4. The integral gain (Ki) value will want to accumulate errors in velocity fairly quickly and so it will likely be greater than Kp.  You want accumulating error to be made up in acceleration quickly.  Otherwise, your faders will lag both in acceleration and deceleration.  Dialing this value up too high will result in overshooting and oscillation.
  5. The derivative gain (Kd) value will likely be unused in a velocity PID.  The presence of noise on the ADC readings is greatly amplified by increasing the Kd value.  In my case there is about 30 mv of variance in position calculations for a fader that is not moving.  The fact that the fader is 100 mm long and has 1024 positions means that a change in position of one results in a 48 uV change.  So, changes in position of 10 or less will be lost in the noise.  Sounds like a lot, but 10 positions (out of 1024) on a 100 mm fader is a change in position of about 1 mm.  In my experience even with signal processing techniques applied to the ADC value, increasing the Kd value above 1.0 resulted in severe oscillation of the fader.  In the end, I set this term to 0.0 disabling it.  In a positional PID I found this term to be very useful for flattening out ringing around the positional set point.  For velocity, not so much.
One area that is not discussed as much in the various resources available is the importance of not only controlling the velocity, but having the decision about what the desired velocity is be able to change as appropriate.  For example, one could merely state that when faders move, they always move at a single constant velocity.  This is perhaps a too simple solution.  Single set point movements (from A to B) occurring infrequently, this may well be sufficient. Tiny incremental changes you end up with overshooting and backing up (overshooting again) etc.  What is necessary is a motion profile that will decide what the velocity should be for a given movement.  This can be as complex or simple as will meet your needs.

In my case, I allow the PID tuning to dictate how rapidly the fader is accelerated and the maximum velocity allowed is the set point for the vPID.  To determine that set point, I chose to use the distance to the positional set point to determine the velocity.  Basically, the further we have to travel, the faster we will go (up to a maximum limit) and then as we approach the set point, we slow down on that same profile.  It ends up looking something like this:

This represents three different deceleration profiles that were tried.  The blue line represents my original design where up at the top of the graph, we are cruising along at the maximum velocity.  As we get close to the target, we begin to decelerate at an initial rate and at the end we increase the rate of deceleration until we stop.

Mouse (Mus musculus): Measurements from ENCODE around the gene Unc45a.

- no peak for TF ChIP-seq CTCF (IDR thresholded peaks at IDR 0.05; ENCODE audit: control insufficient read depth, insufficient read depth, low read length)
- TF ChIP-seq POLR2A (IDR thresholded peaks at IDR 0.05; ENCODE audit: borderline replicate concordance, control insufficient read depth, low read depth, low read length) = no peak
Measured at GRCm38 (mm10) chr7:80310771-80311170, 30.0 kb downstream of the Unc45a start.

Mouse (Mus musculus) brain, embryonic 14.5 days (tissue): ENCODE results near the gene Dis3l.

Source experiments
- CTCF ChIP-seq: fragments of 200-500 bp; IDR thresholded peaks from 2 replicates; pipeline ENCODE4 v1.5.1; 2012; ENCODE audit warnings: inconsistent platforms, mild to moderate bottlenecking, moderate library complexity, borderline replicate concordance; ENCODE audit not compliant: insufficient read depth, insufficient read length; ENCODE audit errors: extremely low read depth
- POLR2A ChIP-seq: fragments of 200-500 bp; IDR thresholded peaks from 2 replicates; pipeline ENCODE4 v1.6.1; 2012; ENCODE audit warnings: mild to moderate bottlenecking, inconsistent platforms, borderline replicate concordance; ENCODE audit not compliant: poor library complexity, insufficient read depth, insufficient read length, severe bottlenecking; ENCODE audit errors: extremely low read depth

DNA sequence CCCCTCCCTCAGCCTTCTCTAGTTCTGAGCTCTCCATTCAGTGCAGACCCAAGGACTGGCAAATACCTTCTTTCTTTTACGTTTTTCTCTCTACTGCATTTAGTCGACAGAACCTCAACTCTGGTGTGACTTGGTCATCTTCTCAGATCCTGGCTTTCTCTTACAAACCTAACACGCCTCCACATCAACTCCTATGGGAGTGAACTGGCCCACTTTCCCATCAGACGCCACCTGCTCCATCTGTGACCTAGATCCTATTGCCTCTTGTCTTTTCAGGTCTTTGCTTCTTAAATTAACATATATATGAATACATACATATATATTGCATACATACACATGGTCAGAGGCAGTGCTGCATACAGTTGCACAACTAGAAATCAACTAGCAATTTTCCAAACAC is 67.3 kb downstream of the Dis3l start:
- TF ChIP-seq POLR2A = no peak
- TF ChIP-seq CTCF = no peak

Due to the inherent delays involved in filtering the ADC values, I found that with this profile, I was consistently overshooting my set point position.  The amount of overshoot was proportional to the length of the move.  Flattening out the curve slightly as seen in the red line, improved the overshoot condition, but not sufficiently.  In the end, my profile looks like the yellow line where we begin decelerating a little sooner and decrease the velocity at a slower rate approaching the set point.  This has allowed me to accurately position faders and meet all of the requirements above.

There are other details that require attending to.  Most DC motor controller chips have the ability to apply a braking action to the motor movement.  When coming to a stop, you should definitely apply the braking action.  However, be careful that you do not release the brakes too soon.  There is a fair amount of inertia in the system and these motors don't stop on a dime.  The actual stopping time is a function of the velocity, mass and friction profile.  For the simple minded among us (me) this translates into something other than a brake tap.  I apply the brakes when in range of where I want to stop plus or minus some delta and then hold them, in my case for about 4 ms before releasing.  Without this action, overshooting is a very real problem.

So with a 250 us cycle of determining the position, keeping 5 ms of positional history to measure the velocity and applying the new PWM value to the motor resulted in very smooth and precise operation.  Reducing the fader update rate to 1 ms was also very nice with small steps in position being only slightly more apparent.

I have initially implemented this on a 120 MHz Cortex M4 processor that supports floating point hardware.  Now that I have the implementation details worked out, I will be experimenting with simplified fixed point implementations on Arduino hardware and will of course post my code for that as it develops.

Saturday, July 9, 2016

Fox hunt day 1

The wind and rain today didn't seem to stifle fox hunters out looking for my four foxes.  Unfortunately, it seems I will need to make some changes as with the very short loop antennas that are in use for direction finding, folks were having trouble hearing the foxes without getting quite close to them first, at least for the 30 metre frequency.  Not too many takers on the VHF frequencies, so I think for tomorrow I will turn off the 2 metre beacon and just use the 30 metre CW beacon.  I will need to add a counterpoise to the antenna however to increase it's range a bit.  I could hear all the foxes with a small handheld Grundig receiver using a short whip antenna, but most folks reported having to get quite close to the transmitter before they could hear it at all.

With the kind of event we are running here, folks are not going to traipse all over the place to get to the point where they can hear the beacon.  They need to be able to hear them (or most of them) from the starting point or they will give up before venturing too far afield.

So, some lessons learned.  I will increase the range and verify they can all be heard at the starting point with the simple loop antennas we are using for tomorrow's group of hunters.